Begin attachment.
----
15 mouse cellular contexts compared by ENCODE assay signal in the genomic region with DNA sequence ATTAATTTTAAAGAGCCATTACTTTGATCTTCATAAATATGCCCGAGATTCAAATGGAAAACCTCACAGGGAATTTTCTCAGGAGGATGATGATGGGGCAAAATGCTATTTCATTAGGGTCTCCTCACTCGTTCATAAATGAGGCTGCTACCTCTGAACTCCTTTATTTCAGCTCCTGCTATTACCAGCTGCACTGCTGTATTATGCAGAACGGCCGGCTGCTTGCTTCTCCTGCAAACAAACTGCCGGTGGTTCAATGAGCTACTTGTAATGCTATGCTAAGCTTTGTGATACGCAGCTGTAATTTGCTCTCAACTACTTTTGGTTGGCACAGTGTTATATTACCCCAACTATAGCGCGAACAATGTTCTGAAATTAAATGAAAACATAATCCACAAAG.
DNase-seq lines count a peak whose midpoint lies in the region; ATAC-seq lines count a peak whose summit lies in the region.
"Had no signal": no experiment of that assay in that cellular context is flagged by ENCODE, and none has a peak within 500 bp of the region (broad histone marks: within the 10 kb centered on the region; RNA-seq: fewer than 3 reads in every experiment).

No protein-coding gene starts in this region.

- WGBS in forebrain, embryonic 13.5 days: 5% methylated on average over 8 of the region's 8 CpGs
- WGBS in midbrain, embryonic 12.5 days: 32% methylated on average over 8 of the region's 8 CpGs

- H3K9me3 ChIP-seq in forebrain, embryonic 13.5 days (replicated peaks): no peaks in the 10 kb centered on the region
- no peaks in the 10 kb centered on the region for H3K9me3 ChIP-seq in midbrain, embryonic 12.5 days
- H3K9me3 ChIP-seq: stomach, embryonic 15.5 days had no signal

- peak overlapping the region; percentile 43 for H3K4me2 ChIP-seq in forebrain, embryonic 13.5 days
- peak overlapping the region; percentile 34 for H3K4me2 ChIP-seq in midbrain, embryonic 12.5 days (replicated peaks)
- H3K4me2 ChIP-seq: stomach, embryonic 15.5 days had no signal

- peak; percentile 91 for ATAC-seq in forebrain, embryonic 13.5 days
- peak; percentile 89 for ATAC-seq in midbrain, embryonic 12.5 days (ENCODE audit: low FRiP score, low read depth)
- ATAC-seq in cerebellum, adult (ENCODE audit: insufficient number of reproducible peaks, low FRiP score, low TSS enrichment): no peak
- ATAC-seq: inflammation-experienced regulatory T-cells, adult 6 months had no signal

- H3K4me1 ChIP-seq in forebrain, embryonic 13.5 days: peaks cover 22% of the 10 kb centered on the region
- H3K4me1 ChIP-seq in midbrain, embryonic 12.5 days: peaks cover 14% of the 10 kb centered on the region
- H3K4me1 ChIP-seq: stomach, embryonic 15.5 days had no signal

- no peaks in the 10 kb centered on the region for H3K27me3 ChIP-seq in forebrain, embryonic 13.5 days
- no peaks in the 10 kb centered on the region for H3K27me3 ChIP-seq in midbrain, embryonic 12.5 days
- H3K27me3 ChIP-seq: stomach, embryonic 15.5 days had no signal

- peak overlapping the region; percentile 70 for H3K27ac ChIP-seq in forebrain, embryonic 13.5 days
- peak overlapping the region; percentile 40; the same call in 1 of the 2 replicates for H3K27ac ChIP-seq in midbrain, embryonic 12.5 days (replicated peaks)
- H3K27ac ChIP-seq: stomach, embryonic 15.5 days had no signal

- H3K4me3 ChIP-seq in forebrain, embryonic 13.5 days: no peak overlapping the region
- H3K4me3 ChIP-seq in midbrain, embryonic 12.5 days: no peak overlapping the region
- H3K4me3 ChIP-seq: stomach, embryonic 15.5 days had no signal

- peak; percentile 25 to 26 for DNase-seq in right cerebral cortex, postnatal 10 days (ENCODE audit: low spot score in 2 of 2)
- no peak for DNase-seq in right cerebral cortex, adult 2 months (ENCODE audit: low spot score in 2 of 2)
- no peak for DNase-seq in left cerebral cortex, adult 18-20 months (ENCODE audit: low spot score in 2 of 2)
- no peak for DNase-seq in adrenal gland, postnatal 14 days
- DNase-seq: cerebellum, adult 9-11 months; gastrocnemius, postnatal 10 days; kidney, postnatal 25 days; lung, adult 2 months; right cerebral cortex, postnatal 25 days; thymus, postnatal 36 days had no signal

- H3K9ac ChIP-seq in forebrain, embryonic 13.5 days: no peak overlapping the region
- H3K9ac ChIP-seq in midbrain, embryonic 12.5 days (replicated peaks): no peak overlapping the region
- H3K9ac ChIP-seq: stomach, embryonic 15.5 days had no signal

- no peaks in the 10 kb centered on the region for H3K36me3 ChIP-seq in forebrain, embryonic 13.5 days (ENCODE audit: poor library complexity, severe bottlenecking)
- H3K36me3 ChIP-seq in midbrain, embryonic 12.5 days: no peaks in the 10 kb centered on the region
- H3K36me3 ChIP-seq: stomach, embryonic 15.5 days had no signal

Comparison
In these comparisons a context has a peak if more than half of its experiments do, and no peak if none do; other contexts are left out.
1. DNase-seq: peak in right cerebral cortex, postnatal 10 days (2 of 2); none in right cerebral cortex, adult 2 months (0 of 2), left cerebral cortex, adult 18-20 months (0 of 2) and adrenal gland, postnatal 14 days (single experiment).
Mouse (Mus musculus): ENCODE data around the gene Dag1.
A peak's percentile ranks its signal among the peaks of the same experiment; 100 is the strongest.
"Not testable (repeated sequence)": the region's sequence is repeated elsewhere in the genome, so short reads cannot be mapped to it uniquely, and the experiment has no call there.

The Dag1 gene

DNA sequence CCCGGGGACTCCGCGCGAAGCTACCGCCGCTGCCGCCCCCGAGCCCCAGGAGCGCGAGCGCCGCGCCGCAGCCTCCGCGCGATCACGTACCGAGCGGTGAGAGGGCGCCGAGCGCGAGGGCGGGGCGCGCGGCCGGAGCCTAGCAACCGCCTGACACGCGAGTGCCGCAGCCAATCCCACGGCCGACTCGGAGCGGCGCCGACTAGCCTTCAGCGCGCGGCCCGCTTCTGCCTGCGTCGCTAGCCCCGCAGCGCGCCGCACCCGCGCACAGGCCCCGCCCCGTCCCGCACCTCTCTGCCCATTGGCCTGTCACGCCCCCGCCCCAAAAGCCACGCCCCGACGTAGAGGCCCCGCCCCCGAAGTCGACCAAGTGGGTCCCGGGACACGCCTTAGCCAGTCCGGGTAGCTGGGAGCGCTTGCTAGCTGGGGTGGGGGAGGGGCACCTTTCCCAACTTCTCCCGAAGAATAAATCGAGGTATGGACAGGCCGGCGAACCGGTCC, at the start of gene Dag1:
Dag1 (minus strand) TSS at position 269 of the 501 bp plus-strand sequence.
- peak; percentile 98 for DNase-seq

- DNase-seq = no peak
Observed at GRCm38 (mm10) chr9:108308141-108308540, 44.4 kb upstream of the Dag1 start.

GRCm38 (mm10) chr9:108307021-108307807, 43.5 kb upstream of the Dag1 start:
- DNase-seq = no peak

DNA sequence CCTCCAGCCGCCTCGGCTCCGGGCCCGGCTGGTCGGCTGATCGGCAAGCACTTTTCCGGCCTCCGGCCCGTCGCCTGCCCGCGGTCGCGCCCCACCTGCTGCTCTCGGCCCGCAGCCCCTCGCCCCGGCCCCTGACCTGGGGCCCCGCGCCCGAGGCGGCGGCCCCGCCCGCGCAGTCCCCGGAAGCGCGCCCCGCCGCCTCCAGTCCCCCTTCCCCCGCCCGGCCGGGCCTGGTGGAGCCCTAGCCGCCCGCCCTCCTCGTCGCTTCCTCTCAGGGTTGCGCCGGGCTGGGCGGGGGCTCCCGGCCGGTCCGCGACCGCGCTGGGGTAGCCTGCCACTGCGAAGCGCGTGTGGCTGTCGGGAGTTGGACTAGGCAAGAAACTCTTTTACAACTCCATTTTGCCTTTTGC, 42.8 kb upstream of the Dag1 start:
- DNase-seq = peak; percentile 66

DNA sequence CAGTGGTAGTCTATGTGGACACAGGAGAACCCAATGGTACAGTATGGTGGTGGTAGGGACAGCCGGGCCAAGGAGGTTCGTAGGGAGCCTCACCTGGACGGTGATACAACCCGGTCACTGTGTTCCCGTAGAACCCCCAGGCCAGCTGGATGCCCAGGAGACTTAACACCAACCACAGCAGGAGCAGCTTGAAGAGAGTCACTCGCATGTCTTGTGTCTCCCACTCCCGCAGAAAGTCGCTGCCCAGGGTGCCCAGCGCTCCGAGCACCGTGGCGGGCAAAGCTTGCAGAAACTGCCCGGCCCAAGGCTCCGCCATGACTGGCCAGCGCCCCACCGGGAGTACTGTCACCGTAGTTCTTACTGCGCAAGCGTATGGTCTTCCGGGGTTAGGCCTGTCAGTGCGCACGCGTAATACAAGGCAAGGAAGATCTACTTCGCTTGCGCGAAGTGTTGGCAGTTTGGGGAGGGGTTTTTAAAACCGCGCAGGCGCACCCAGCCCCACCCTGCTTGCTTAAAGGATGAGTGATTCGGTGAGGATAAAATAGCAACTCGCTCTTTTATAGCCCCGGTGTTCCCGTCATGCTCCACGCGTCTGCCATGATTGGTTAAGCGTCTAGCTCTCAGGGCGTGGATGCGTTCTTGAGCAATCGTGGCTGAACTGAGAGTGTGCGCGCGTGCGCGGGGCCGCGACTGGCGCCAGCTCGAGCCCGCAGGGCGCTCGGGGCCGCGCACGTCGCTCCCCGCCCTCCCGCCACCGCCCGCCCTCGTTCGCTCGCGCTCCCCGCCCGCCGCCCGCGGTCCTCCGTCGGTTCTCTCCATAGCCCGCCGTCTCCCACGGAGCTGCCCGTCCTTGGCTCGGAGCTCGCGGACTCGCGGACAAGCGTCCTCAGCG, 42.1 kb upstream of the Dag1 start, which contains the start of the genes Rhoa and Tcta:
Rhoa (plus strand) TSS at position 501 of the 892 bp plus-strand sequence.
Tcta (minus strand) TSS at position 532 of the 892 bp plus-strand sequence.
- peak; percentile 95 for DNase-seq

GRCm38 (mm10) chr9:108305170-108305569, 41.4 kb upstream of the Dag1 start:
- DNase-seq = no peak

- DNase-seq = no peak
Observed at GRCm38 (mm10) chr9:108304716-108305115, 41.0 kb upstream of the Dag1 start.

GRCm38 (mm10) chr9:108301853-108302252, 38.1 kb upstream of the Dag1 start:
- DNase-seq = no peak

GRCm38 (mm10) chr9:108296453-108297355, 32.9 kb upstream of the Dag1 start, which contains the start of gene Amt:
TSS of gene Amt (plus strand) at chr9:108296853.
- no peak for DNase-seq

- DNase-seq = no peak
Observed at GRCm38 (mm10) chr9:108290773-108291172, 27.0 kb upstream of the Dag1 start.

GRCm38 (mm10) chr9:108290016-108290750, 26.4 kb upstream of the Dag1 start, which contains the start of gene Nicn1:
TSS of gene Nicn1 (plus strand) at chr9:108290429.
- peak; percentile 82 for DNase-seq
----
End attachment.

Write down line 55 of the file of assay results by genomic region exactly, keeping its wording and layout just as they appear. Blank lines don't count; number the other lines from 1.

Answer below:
- DNase-seq = peak; percentile 66